From the September 2009 issue of Treasury & Risk magazine

First American To Help Model Flood Risk for Marsh Clients

CLIMATE RISK

First American to Help Model Flood Risk for Marsh Clients

Worried that a future flood could hurt your business? As companies anticipate more storms, insurance brokerage Marsh has formed a partnership with First American Spatial Solutions to offer its flood modeling to Marsh customers.

"As flooding becomes something that's happening more and more across the world, clients are becoming more demanding about how we assess the risk," says Ian Macartney, a managing director at Marsh.

Locating properties on a flood map only shows the flood zone a building is in and whether the zone is high risk, while flood modeling provides loss projections, Macartney says. "For a client that has a property in a flood area, it gives them a good idea of the future flooding."

The ability to model flooding has lagged behind the modeling of other catastrophes, like earthquakes and hurricanes, in part because modeling floods requires so much data, says Don Parkes, senior director of business solutions at First American Spatial Solutions, a unit of First American, the Santa Ana, Calif.-based provider of title insurance.

While hurricanes and earthquakes involve only parts of the country, modeling floods means mapping the entire United States, Parkes says. And because flooding can hit one property and leave untouched another property just 100 meters away, modeling the risk must take into account myriad details if it's to be accurate, he says. "Elevation and structure and how the water flows really matter."

Identifying the precise location of a property is also important if modeling is to be accurate, and that's where First American's database comes in. "We've mapped over 85% of the property lines in the United States, with a heavy emphasis along the coast line and river areas, and population areas," Parkes says.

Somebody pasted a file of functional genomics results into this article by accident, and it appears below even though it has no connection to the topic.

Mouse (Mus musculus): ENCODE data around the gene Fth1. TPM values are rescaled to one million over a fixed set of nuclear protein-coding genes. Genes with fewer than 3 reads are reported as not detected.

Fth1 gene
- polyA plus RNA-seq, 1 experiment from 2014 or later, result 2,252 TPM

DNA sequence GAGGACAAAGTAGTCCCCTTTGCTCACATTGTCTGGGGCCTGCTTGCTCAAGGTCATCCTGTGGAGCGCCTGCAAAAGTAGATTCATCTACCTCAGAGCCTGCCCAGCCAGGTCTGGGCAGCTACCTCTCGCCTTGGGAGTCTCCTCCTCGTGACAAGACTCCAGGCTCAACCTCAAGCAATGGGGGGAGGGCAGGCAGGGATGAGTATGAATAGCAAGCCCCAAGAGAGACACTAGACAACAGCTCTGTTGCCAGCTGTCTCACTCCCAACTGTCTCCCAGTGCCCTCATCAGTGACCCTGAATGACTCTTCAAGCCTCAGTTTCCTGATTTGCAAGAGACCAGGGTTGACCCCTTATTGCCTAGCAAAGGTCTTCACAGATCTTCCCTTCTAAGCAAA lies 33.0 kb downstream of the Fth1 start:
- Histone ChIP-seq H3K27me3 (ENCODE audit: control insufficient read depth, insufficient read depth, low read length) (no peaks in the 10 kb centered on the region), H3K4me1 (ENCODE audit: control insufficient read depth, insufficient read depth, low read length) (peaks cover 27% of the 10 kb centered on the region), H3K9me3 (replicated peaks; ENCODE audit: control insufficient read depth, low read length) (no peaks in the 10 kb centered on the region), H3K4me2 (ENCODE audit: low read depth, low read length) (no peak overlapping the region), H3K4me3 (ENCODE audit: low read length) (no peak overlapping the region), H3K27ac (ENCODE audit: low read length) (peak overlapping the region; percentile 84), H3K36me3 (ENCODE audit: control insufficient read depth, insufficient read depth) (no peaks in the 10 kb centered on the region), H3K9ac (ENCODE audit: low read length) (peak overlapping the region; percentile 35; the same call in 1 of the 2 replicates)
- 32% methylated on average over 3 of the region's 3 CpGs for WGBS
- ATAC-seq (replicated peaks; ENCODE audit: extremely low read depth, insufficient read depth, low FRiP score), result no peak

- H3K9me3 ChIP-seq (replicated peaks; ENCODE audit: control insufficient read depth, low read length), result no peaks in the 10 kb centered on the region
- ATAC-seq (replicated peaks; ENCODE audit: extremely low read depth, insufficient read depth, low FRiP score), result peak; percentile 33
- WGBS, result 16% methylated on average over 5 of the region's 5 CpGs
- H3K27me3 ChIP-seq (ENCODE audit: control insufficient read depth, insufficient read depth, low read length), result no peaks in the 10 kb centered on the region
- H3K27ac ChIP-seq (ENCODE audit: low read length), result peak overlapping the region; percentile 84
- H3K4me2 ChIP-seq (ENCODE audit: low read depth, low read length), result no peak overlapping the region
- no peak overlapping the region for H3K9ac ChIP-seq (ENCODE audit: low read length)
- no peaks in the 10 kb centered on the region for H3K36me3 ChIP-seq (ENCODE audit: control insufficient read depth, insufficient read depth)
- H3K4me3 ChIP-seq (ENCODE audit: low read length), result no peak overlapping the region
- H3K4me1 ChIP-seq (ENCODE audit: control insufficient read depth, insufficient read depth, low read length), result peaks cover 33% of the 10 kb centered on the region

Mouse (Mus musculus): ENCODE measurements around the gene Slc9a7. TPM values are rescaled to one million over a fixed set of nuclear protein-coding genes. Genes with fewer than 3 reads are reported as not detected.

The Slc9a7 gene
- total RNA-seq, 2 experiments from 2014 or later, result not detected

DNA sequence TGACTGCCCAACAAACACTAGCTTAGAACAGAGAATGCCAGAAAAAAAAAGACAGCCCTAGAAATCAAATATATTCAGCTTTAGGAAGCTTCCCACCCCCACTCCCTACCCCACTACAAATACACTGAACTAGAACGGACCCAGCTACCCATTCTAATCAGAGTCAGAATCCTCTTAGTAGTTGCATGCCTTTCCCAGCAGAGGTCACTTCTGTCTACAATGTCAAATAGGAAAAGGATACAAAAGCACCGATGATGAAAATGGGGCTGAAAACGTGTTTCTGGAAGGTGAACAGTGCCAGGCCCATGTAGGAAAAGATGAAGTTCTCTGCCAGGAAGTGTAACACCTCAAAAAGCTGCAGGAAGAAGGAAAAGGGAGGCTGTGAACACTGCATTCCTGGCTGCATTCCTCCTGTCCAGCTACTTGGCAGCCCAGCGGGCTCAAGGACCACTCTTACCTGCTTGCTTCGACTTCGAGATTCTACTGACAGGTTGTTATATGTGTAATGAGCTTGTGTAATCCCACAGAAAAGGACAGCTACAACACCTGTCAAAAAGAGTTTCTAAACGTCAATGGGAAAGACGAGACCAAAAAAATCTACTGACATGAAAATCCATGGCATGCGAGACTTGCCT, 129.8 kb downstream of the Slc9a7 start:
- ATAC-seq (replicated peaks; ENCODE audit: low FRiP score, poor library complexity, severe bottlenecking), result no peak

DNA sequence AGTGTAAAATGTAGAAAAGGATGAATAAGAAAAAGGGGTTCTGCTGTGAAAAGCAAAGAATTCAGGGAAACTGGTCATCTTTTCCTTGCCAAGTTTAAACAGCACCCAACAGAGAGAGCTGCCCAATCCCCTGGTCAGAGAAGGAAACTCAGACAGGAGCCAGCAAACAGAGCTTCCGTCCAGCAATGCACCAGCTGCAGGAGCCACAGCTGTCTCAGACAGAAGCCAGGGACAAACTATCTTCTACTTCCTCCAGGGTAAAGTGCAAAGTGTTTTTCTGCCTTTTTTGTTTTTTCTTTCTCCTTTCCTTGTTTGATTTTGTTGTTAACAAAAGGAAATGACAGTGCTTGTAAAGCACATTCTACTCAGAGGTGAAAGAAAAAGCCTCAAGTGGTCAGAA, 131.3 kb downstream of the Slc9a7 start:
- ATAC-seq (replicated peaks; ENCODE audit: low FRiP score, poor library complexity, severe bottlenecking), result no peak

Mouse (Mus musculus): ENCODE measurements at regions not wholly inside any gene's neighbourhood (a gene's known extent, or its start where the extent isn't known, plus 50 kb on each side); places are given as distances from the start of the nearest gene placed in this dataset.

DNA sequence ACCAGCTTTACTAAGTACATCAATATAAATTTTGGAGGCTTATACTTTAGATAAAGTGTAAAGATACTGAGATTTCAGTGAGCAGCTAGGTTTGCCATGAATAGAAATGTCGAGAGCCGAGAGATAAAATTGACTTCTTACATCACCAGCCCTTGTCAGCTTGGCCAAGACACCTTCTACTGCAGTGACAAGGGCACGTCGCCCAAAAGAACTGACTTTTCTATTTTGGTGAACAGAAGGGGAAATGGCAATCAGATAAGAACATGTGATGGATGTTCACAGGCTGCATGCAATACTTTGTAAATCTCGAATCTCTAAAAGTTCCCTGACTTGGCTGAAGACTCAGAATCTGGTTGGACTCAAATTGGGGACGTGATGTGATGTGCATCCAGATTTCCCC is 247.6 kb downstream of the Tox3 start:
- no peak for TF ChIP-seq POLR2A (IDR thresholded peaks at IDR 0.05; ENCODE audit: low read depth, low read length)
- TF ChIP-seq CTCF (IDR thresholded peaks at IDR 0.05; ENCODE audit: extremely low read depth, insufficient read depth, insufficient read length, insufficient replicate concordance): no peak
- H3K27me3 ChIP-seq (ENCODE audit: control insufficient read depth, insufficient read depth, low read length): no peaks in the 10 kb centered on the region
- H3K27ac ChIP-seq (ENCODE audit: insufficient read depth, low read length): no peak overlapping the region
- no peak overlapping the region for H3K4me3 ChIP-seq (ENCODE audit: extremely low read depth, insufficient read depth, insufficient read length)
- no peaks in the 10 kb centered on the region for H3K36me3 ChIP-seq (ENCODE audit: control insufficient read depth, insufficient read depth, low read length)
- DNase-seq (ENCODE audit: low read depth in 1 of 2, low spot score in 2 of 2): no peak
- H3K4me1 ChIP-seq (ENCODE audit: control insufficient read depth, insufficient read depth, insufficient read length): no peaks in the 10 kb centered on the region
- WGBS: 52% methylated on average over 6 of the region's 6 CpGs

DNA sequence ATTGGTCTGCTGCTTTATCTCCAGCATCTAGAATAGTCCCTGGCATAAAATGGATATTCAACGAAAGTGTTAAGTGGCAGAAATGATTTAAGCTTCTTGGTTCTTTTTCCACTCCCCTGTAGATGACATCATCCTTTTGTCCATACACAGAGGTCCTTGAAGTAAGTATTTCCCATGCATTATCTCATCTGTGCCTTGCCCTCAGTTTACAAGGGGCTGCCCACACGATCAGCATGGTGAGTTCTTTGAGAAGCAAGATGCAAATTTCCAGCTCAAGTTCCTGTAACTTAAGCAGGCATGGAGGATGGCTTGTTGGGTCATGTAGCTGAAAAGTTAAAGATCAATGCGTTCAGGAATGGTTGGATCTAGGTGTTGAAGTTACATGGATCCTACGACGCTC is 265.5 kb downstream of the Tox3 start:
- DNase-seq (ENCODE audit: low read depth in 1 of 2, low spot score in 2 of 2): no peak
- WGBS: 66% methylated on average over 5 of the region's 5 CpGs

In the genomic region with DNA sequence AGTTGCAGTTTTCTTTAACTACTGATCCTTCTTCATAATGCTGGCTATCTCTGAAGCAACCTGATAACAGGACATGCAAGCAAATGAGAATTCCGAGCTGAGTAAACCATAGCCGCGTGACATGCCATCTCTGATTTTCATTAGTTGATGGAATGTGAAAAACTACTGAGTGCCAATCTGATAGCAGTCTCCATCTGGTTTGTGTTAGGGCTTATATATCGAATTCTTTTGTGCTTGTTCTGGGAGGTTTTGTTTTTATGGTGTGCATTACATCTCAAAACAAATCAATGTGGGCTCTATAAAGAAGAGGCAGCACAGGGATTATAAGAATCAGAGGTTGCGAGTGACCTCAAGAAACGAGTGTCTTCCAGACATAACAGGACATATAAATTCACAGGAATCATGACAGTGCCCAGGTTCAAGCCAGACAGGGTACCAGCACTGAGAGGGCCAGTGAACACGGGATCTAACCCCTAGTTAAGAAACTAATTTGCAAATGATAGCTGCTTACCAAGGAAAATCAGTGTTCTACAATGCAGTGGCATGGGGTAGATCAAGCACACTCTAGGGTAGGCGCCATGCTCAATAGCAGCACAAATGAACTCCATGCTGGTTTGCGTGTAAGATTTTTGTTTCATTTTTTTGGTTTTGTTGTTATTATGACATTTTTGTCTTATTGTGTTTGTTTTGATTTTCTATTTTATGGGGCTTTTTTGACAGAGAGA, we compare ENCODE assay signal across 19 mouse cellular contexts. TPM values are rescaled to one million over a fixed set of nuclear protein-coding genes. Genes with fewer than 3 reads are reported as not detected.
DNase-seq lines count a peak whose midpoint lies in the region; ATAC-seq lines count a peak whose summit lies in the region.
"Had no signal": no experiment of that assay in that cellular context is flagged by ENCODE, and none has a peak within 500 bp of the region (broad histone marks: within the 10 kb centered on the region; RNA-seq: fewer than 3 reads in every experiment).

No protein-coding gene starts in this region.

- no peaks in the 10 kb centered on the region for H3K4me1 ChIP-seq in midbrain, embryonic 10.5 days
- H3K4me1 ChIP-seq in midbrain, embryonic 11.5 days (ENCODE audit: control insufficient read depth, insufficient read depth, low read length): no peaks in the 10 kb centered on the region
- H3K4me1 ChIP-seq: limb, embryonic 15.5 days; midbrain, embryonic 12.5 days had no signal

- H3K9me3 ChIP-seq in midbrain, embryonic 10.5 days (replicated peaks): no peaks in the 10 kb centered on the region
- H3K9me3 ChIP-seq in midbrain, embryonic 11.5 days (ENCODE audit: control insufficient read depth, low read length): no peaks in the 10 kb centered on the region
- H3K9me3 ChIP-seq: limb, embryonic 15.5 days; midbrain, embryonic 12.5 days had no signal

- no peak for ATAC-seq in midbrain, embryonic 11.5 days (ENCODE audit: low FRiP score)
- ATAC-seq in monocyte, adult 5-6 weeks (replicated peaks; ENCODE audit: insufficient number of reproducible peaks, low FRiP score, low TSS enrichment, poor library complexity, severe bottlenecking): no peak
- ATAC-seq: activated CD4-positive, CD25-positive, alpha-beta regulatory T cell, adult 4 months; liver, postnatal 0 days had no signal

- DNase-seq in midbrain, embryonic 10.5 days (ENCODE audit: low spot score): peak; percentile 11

Marsh's fee for the modeling is based on the total insurance value of the client's property, Macartney says, adding that "there's a lot of risk management you can do through getting the modeling."

Achieving a better understanding of how much exposure its properties have to flooding can save a company money by identifying properties that don't require flood insurance, he says. The information can also help companies decide how much flood insurance they need, play a role in decisions about acquiring property or indicate that certain facilities could benefit from remediation, Macartney says. "It's also very helpful to the underwriters when they assess the client's risk."

RISK MANAGEMENT

Internal Auditors Regroup

While complying with Sarbanes-Oxley kept internal auditors busy earlier in this decade, internal audit departments are now reorienting themselves to a broader range of responsibilities. Seventy-three percent of audit executives surveyed by risk consultancy Protiviti in May say they are working on rebalancing their priorities or have already done so.

Richard Chambers, CEO of the Institute of Internal Auditors, notes that internal audit is charged with assessing a company's higher-risk areas, and over the last 18 to 24 months, many companies' risk profiles have changed greatly.

"The economy has created a new set of risks," Chambers says, and notes that during recessions, internal audit groups tend to focus more on cost containment and the detection of fraud.

One method companies are using to move beyond Sarbanes-Oxley is to implement risk-based testing, which was cited by 66% of the audit executives surveyed by Protiviti; rescoping their workload was cited by 65%.

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